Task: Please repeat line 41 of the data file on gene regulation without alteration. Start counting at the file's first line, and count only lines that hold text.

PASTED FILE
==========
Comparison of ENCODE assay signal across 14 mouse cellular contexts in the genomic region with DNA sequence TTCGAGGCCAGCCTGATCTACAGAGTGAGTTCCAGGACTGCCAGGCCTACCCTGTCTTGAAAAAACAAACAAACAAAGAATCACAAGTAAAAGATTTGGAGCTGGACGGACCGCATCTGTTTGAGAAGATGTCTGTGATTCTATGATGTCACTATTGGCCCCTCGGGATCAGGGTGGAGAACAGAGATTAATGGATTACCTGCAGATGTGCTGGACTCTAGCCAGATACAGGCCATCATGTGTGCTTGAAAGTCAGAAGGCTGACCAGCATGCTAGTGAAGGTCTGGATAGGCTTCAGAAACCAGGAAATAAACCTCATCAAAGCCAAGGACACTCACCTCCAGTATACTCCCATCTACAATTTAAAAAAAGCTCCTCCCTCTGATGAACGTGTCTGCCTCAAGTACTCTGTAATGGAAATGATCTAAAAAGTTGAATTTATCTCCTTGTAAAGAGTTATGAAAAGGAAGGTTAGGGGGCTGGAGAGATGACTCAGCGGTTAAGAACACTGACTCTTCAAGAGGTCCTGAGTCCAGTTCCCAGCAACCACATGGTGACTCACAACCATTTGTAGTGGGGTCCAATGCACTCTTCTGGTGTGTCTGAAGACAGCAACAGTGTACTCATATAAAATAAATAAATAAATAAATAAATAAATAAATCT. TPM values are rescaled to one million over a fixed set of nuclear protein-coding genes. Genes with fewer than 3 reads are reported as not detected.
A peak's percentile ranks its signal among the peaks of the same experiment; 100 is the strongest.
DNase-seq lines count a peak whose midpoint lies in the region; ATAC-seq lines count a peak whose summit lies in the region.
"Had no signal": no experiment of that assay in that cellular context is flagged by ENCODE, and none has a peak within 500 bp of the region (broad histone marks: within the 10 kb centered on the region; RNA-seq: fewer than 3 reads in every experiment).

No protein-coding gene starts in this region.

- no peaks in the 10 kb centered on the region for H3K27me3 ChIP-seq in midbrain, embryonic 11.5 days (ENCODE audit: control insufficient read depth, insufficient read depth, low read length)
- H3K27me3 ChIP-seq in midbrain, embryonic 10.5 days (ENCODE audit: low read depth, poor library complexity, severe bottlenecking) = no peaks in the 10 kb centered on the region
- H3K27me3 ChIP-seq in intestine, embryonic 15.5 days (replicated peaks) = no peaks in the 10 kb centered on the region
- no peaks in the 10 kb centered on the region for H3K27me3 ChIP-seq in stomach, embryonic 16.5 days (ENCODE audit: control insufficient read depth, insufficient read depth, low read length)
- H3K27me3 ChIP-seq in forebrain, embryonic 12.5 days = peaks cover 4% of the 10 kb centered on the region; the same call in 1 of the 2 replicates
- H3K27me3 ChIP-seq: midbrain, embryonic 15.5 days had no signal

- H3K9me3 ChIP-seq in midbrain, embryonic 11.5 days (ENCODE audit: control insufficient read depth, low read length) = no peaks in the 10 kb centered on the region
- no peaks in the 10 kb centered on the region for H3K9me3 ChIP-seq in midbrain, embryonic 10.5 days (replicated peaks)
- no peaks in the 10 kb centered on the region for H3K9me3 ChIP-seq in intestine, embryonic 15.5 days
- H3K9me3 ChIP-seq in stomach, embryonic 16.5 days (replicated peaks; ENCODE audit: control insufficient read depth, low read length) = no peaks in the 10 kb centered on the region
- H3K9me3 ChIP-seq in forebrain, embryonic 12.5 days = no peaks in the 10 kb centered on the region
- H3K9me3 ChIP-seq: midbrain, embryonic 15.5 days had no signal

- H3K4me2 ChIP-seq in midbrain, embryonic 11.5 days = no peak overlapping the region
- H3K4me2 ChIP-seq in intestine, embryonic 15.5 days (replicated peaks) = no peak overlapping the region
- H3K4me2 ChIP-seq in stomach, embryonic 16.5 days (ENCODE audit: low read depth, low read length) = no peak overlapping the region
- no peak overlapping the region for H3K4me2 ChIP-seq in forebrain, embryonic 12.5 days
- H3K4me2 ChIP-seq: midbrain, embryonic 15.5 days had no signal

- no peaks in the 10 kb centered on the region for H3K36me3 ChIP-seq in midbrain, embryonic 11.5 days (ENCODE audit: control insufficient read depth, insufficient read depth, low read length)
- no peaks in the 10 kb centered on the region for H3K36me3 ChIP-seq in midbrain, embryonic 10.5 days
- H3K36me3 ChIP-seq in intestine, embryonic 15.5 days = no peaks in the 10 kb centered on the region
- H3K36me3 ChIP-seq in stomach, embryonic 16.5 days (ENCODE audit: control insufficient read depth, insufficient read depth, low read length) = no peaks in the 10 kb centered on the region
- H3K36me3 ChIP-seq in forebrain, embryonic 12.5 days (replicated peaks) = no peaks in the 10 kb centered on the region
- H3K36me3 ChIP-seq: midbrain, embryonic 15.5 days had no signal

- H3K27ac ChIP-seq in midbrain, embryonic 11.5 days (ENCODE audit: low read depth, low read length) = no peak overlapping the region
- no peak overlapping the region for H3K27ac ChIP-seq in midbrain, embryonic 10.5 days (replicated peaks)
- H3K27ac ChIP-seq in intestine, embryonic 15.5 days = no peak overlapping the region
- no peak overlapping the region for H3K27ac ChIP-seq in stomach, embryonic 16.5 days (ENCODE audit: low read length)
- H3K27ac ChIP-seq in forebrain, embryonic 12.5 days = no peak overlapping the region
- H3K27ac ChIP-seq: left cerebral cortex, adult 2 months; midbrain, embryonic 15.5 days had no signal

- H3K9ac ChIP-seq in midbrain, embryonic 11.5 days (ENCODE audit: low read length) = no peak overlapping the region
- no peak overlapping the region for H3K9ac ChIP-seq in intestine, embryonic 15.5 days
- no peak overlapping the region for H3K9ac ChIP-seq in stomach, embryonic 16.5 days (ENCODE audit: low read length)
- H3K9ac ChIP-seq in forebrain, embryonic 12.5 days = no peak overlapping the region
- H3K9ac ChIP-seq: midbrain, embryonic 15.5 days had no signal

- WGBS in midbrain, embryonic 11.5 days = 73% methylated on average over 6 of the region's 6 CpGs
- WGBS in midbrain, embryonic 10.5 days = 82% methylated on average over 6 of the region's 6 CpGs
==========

- WGBS in midbrain, embryonic 10.5 days = 82% methylated on average over 6 of the region's 6 CpGs